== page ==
Though the UK version of The Office broke new ground and comedy and helped cement a new genre of television—the mockumentary—it was the US version of the show, adapted by Greg Daniels, that has found a lasting impact in the United States. Following a rough first season that essentially retells the stories from the first season of the UK show, The Office managed to find its feat in season two by lightening up on the cringe humor from boss Michael Scott (Steve Carell, in his breakout role) and focusing more attention on the love story between Jim Halpert (John Krasinski) and Pam Beesly (Jenna Fischer). The show has found a lasting legacy with fans looking to fall in love all over again with the characters, and despite having run a full nine seasons on NBC, the popularity of the show online seems to be at an all-time high. If you haven't checked out The Office, it's a perfect binge-watch before the proposed (but not guaranteed) reboot airs next season on NBC.
For those who have finished all nine seasons of The Office but want more from the same brilliant minds of writers will have to check out Parks and Recreation if you haven't already. Developed by Greg Daniels (The Office) and Michael Schur (a writer on The Office, creator of The Good Placeand Brooklyn Nine-Nine), Parks and Rec started life as a spin-off to The Office before being developed into its own thing. The series follows Leslie Knope (Amy Poehler), the deputy director of the Parks and Rec department in Pawnee, Indiana, as she attempts to use her powers in the government to turn her town into a better place to live. Much like The Office, the first season of Parks and Rec is a rough start to what would eventually become an incredible series, with the writers refocusing Poehler's character behind the scenes to make her more intelligent between the first and second seasons. Where The Office can occasionally seem cold or cruel, Parks and Rec has a massive, beating heart under the series, filled with compassion and humor. With an all-star cast including Aziz Ansari, Chris Pratt, Adam Scott, Aubrey Plaza, Rashida Jones, and Nick Offerman, this is absolutely a must-see series.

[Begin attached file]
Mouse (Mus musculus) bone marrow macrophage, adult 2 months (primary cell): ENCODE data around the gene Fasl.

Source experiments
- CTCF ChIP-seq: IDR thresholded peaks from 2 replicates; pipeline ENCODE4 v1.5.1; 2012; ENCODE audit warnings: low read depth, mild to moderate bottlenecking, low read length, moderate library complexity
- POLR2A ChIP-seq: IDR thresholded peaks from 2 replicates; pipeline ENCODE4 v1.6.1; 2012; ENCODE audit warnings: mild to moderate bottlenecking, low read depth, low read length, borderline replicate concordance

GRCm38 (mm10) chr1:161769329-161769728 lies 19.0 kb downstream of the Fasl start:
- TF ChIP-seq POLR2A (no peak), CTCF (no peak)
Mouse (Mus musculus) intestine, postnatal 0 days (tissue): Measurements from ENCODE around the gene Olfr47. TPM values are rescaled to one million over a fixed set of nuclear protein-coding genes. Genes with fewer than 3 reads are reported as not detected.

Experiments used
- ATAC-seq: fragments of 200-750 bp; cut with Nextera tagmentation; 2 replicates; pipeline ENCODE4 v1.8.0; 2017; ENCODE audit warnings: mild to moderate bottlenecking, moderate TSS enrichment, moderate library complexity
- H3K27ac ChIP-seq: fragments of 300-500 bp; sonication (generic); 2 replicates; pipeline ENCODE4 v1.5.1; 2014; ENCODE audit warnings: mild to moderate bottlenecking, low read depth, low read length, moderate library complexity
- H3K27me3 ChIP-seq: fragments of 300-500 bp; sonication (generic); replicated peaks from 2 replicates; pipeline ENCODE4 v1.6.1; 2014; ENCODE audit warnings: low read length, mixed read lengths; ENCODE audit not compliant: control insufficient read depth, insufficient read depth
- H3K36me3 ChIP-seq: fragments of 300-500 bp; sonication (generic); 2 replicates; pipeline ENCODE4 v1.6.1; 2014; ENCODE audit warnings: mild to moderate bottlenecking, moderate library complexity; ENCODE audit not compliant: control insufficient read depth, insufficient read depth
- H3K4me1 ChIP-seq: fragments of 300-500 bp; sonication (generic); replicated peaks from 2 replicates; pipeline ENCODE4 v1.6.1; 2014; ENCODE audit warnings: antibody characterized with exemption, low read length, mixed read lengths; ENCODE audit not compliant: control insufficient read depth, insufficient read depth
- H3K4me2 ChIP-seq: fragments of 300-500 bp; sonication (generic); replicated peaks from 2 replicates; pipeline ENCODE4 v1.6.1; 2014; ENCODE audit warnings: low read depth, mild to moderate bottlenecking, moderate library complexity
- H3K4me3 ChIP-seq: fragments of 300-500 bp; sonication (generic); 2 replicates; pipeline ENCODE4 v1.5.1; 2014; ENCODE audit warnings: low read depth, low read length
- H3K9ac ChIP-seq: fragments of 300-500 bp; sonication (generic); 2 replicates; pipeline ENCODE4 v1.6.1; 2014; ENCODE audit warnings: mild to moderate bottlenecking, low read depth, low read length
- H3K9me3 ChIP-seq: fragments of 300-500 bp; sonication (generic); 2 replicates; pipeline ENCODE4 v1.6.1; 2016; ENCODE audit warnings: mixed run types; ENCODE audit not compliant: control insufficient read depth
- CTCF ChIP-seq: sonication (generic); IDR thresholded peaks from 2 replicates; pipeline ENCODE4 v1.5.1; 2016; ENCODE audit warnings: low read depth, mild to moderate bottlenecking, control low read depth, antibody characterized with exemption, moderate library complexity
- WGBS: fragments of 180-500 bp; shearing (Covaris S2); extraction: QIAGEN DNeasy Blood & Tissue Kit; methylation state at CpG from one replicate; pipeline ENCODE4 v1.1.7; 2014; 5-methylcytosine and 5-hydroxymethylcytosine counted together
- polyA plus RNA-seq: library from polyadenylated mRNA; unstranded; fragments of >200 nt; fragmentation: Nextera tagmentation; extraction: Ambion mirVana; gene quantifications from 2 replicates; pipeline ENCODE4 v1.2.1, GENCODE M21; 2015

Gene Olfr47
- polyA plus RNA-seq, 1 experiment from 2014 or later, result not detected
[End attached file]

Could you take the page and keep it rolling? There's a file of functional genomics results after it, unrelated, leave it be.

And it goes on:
Adapted from Neil Gaiman's book of the same name, Coraline is the first feature film produced by Laika Studios, a stop-motion animation studio that has created some incredible work over the past decade. Coraline tells the story of Coraline Jones, an adventurous 11-year-old who is uprooted from her home to move to a new one she doesn't much care for. While looking for something to do in her new area, she goes exploring and discovers a secret door in her new house—one that leads to a parallel world, where her parents have time for her and listen to her needs. While this idealized world feels too perfect to be true, the truth is far more sinister: the world is hiding a dark secret. The film was directed by Henry Selick, best known to animation fans as the man behind The Nightmare Before Christmas and James and the Giant Peach.